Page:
"Okay, f*** a**hole! Why the f*** would you ask her that right now, in the middle of a f***ing game that she's playing right now?" Jones seethed in a video posted on Twitter.

"Thank you. Thank you for putting that in her motherf***ing head. You know what, get your a** the f*** away from the hockey player! You know what, I swear to God, I swear to God. See, when I go, y'all lose your f***ing mind! What the f*** would you ask her that for?"

Jones travelled to South Korea as a contributor for NBC's Olympic coverage. And though she watched the thrilling shootout victory from the comforts of home, Jones was able to sleep soundly knowing Team USA won gold.

Skater slammed for culture clash

Dutch speed skater Jan Blokhuijsen apologised after igniting the wrath of many South Koreans by lecturing the Winter Olympics host country to "please treat dogs better" — a reference to the nation's (mostly bygone) history of eating dog meat.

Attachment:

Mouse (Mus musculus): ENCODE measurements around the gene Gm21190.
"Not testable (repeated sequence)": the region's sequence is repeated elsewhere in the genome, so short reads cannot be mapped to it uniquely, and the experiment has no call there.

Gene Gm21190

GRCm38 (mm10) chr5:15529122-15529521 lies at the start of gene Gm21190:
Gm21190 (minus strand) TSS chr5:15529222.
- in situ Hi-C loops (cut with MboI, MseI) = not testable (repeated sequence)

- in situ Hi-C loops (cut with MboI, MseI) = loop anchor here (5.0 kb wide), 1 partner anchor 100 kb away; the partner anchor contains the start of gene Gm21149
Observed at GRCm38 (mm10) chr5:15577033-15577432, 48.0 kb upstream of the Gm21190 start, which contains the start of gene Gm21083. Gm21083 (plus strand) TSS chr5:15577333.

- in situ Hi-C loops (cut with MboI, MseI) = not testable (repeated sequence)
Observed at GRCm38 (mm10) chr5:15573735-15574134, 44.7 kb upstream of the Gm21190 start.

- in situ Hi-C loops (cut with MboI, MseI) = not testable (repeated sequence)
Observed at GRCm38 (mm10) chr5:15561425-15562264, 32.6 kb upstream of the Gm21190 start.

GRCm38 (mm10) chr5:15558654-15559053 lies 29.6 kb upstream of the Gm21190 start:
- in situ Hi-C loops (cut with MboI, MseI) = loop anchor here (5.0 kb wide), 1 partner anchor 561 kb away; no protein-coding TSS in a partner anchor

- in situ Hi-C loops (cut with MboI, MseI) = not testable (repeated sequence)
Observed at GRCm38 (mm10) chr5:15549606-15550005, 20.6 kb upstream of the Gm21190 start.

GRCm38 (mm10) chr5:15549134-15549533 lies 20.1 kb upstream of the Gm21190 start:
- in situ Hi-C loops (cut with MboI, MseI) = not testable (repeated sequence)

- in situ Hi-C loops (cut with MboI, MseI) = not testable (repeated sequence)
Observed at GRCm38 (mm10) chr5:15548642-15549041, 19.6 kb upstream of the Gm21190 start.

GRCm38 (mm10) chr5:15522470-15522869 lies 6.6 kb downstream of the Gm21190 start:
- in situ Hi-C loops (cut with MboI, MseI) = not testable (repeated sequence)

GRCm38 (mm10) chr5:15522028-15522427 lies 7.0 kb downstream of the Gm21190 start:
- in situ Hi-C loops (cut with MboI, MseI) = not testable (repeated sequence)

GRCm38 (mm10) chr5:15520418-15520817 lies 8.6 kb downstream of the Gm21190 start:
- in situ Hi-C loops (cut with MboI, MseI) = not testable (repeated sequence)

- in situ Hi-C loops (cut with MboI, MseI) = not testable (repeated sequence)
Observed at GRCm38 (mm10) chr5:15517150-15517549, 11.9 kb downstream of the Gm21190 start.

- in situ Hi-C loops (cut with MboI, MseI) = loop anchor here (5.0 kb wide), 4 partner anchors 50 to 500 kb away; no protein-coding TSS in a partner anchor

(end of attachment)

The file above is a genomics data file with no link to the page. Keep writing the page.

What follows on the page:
Blokhuijsen made the comment during a Wednesday news conference after winning the bronze medal in men's team pursuit speed skating event.

"Please treat dogs better in this country," he said while leaving the conference room, according to Yonhap News Agency.

The clip quickly went viral online, angering some South Koreans, who slammed the comment as "racist and ignorant of a different culture". Some people even called for an official report to the International Olympic Committee.

The Dutch speed skater hopped on Twitter the next day to apologise.